How to Help a Loved One with Psychosis

Monday 21 December 2020
Mental Health

Table of Contents


I. Spotting Psychosis

II. Responsibility as a First Responder

III. Talking About Psychosis

IV. Handling a Psychotic Episode

V. Getting Consent to Seek Help


Spotting Psychosis

Psychosis is characterized by an impaired mental state caused by hallucinations and delusions. Someone who is experiencing psychosis will display signs that they aren’t in their right mind. Sometimes, these signs can be very subtle. A mild hallucination can be kept a secret. A deluded thought can be concealed.

To spot psychosis, you will need to look for outward signs like social withdrawal, sleeping too much, or disorganized speech. Ask yourself whether your loved one seems anxious when there is nothing to worry about. Do they bite their nails, shake their legs, or talk nervously in mundane environments? When you talk to them, do they switch topics constantly and unpredictably? Psychosis can be frightening, and hallucinations can cause real—albeit ungrounded—fear. Try to observe if your loved one suspects something or someone is out to get them. Many who experience psychosis will become fixed on certain beliefs that are out of touch with reality. 

If you think your loved one is suffering from psychosis, do not lose hope. Antipsychotic medications like Saphris (asenapine), Rexulti (brexpiprazole), Geoden (ziprasidone), and Latuda (lurasidone) are available. When you are looking out for symptoms of psychosis, the greatest cause for concern is signs that your loved one is having suicidal thoughts. Call 911 if you believe they are at immediate risk of self-harm. Read on to learn how to help once you spot psychosis in a loved one. [1] 

Responsibility as a First Responder 

It is common for a close family member or friend to be the first to notice psychosis in an individual. Being in such a position enables you to see the signs without being clouded by delusions. A person experiencing psychosis will likely feel confused, leading them to deny the truth about what is going on. If confusion renders your loved one incapable of helping themself, the responsibility may fall to you to get them the proper help.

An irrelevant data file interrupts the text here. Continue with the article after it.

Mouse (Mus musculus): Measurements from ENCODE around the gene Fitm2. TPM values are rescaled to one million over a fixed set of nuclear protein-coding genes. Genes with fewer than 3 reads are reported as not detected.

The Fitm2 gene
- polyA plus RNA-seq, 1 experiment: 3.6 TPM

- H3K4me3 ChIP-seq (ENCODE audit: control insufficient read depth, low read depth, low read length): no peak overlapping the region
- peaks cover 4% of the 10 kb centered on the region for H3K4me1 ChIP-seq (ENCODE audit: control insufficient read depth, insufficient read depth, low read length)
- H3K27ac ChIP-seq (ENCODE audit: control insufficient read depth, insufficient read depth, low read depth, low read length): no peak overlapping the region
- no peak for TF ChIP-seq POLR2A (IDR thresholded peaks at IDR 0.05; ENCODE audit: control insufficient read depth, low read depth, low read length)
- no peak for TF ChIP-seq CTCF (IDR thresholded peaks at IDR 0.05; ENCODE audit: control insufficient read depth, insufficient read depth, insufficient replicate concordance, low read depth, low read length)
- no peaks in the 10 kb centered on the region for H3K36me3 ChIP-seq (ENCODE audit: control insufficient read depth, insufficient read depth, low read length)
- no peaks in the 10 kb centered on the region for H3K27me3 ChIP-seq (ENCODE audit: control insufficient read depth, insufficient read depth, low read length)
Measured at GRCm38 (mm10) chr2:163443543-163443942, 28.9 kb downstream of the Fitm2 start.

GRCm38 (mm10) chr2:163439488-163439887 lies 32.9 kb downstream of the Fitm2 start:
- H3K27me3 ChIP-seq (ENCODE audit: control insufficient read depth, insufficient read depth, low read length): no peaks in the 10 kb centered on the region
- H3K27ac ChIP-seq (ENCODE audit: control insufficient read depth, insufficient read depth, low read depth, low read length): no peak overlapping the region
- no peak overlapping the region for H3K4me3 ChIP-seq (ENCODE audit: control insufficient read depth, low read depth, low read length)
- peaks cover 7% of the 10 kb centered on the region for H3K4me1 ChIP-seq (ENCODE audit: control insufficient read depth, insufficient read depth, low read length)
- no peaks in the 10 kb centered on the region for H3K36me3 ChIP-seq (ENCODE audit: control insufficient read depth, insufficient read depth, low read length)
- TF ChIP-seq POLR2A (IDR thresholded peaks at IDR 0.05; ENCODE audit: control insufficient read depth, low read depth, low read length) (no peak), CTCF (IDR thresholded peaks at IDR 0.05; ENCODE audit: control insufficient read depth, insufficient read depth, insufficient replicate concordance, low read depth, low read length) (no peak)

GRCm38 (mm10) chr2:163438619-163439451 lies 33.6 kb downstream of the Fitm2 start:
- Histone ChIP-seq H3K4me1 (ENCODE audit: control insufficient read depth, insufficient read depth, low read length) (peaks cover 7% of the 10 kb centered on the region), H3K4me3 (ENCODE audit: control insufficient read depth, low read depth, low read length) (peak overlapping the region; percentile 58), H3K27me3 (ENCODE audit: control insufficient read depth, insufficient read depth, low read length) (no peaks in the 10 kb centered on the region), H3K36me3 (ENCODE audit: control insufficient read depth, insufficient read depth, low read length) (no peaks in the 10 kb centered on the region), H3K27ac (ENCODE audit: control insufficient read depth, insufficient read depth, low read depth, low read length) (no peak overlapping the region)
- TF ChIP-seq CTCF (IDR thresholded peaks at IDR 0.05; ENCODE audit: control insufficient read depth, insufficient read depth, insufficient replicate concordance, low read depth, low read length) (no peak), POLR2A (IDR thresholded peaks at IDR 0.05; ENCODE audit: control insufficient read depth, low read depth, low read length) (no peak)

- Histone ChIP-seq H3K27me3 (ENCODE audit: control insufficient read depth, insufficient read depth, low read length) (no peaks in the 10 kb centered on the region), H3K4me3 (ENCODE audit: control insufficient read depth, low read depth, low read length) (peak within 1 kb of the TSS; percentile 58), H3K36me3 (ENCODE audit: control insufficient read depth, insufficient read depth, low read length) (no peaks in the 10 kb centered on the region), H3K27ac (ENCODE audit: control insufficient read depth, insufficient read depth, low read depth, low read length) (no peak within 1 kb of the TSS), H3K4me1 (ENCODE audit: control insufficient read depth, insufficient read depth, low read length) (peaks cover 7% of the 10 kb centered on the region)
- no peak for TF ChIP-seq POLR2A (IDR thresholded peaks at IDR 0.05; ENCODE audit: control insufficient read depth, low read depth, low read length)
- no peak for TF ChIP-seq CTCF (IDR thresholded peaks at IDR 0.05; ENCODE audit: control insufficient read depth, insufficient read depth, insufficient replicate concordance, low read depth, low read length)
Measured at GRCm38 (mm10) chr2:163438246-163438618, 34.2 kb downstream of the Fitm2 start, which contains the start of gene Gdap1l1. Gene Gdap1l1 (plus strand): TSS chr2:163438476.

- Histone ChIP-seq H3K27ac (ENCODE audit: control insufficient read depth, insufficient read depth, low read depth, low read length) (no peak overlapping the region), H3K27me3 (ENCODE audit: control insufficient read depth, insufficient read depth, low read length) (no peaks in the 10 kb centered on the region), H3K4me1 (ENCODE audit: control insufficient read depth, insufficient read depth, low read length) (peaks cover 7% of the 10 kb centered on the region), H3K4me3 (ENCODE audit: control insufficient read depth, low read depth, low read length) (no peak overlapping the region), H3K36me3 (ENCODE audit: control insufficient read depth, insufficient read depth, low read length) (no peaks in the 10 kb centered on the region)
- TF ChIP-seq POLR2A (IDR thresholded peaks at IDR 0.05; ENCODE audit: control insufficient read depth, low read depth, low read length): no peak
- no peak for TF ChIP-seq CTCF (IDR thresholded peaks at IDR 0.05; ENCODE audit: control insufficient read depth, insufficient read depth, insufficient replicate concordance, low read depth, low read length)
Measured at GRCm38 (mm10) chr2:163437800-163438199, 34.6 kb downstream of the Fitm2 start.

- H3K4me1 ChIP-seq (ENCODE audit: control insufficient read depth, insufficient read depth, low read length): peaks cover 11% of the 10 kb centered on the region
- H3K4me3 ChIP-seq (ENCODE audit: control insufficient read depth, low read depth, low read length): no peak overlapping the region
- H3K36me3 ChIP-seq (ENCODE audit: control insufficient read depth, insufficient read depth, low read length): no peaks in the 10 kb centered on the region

a toy ambulance

Seeking help for your loved one may sound easy but can require incredible strength, understanding, and patience. Taking the wrong step or saying something intrusive can cause the person you are helping to close up. [2]

Talking About Psychosis

Talking to your loved one about their psychosis should start as soon as possible. It might seem like the best time to talk to your loved one about their psychosis is in between psychotic episodes when their mind is relatively clearer. However, keep in mind that they may still internalize things you say during episodes despite not appearing to listen. If possible, you should listen non-judgementally, even when they say things that don’t make sense. When replying, try not to dismiss their claims or laugh about their fears. Talking in a calm, soothing voice can do wonders for establishing a clear line of communication. [3]

Your genuine concern for their recovery may tempt you to enforce their treatment plan, but you have to be careful. Even if your loved one has been prescribed medication by their doctor, focusing too much on their disorder instead of their experience can give them the impression that you aren’t on their team anymore. [3]